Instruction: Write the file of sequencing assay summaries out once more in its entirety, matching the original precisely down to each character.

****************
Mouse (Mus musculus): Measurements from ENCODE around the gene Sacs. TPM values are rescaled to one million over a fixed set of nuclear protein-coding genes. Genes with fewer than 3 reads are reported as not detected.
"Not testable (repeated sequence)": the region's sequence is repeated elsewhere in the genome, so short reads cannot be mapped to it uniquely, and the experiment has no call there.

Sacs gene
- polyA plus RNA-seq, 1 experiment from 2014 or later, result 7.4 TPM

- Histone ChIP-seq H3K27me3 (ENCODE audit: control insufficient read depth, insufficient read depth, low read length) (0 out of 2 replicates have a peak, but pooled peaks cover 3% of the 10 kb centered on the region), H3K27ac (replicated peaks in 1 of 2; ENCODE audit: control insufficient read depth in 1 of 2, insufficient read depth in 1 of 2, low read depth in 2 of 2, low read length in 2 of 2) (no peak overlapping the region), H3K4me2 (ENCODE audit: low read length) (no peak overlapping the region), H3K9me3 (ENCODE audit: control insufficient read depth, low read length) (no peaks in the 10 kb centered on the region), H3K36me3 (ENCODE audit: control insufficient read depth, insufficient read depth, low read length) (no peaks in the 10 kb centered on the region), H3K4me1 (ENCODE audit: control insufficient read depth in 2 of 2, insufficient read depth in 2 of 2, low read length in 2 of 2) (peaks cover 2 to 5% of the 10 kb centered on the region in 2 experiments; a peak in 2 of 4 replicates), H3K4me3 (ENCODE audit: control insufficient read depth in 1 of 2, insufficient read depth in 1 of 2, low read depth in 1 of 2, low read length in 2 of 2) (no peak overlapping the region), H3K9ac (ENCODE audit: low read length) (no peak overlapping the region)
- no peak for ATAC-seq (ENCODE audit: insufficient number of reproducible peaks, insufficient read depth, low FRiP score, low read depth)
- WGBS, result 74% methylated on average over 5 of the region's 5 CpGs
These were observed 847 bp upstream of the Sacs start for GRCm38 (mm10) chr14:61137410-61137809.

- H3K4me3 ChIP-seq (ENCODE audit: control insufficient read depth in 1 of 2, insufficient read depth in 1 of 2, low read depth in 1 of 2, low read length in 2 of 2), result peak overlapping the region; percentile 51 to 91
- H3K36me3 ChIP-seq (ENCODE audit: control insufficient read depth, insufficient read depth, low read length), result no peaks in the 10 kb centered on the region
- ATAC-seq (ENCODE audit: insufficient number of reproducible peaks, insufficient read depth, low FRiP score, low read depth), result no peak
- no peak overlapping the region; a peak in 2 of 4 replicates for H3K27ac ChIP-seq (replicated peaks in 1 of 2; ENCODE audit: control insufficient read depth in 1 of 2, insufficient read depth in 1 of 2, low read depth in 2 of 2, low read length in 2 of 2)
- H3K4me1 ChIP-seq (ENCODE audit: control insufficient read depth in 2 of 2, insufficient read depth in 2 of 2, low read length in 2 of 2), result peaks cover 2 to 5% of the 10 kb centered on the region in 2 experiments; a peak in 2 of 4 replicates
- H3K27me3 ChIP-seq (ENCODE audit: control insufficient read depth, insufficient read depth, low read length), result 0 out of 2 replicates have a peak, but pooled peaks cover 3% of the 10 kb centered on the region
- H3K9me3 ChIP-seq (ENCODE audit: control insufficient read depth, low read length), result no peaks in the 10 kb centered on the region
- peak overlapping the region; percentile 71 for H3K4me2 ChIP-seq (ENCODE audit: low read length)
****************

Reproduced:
Mouse (Mus musculus): Measurements from ENCODE around the gene Sacs. TPM values are rescaled to one million over a fixed set of nuclear protein-coding genes. Genes with fewer than 3 reads are reported as not detected.
"Not testable (repeated sequence)": the region's sequence is repeated elsewhere in the genome, so short reads cannot be mapped to it uniquely, and the experiment has no call there.

Sacs gene
- polyA plus RNA-seq, 1 experiment from 2014 or later, result 7.4 TPM

- Histone ChIP-seq H3K27me3 (ENCODE audit: control insufficient read depth, insufficient read depth, low read length) (0 out of 2 replicates have a peak, but pooled peaks cover 3% of the 10 kb centered on the region), H3K27ac (replicated peaks in 1 of 2; ENCODE audit: control insufficient read depth in 1 of 2, insufficient read depth in 1 of 2, low read depth in 2 of 2, low read length in 2 of 2) (no peak overlapping the region), H3K4me2 (ENCODE audit: low read length) (no peak overlapping the region), H3K9me3 (ENCODE audit: control insufficient read depth, low read length) (no peaks in the 10 kb centered on the region), H3K36me3 (ENCODE audit: control insufficient read depth, insufficient read depth, low read length) (no peaks in the 10 kb centered on the region), H3K4me1 (ENCODE audit: control insufficient read depth in 2 of 2, insufficient read depth in 2 of 2, low read length in 2 of 2) (peaks cover 2 to 5% of the 10 kb centered on the region in 2 experiments; a peak in 2 of 4 replicates), H3K4me3 (ENCODE audit: control insufficient read depth in 1 of 2, insufficient read depth in 1 of 2, low read depth in 1 of 2, low read length in 2 of 2) (no peak overlapping the region), H3K9ac (ENCODE audit: low read length) (no peak overlapping the region)
- no peak for ATAC-seq (ENCODE audit: insufficient number of reproducible peaks, insufficient read depth, low FRiP score, low read depth)
- WGBS, result 74% methylated on average over 5 of the region's 5 CpGs
These were observed 847 bp upstream of the Sacs start for GRCm38 (mm10) chr14:61137410-61137809.

- H3K4me3 ChIP-seq (ENCODE audit: control insufficient read depth in 1 of 2, insufficient read depth in 1 of 2, low read depth in 1 of 2, low read length in 2 of 2), result peak overlapping the region; percentile 51 to 91
- H3K36me3 ChIP-seq (ENCODE audit: control insufficient read depth, insufficient read depth, low read length), result no peaks in the 10 kb centered on the region
- ATAC-seq (ENCODE audit: insufficient number of reproducible peaks, insufficient read depth, low FRiP score, low read depth), result no peak
- no peak overlapping the region; a peak in 2 of 4 replicates for H3K27ac ChIP-seq (replicated peaks in 1 of 2; ENCODE audit: control insufficient read depth in 1 of 2, insufficient read depth in 1 of 2, low read depth in 2 of 2, low read length in 2 of 2)
- H3K4me1 ChIP-seq (ENCODE audit: control insufficient read depth in 2 of 2, insufficient read depth in 2 of 2, low read length in 2 of 2), result peaks cover 2 to 5% of the 10 kb centered on the region in 2 experiments; a peak in 2 of 4 replicates
- H3K27me3 ChIP-seq (ENCODE audit: control insufficient read depth, insufficient read depth, low read length), result 0 out of 2 replicates have a peak, but pooled peaks cover 3% of the 10 kb centered on the region
- H3K9me3 ChIP-seq (ENCODE audit: control insufficient read depth, low read length), result no peaks in the 10 kb centered on the region
- peak overlapping the region; percentile 71 for H3K4me2 ChIP-seq (ENCODE audit: low read length)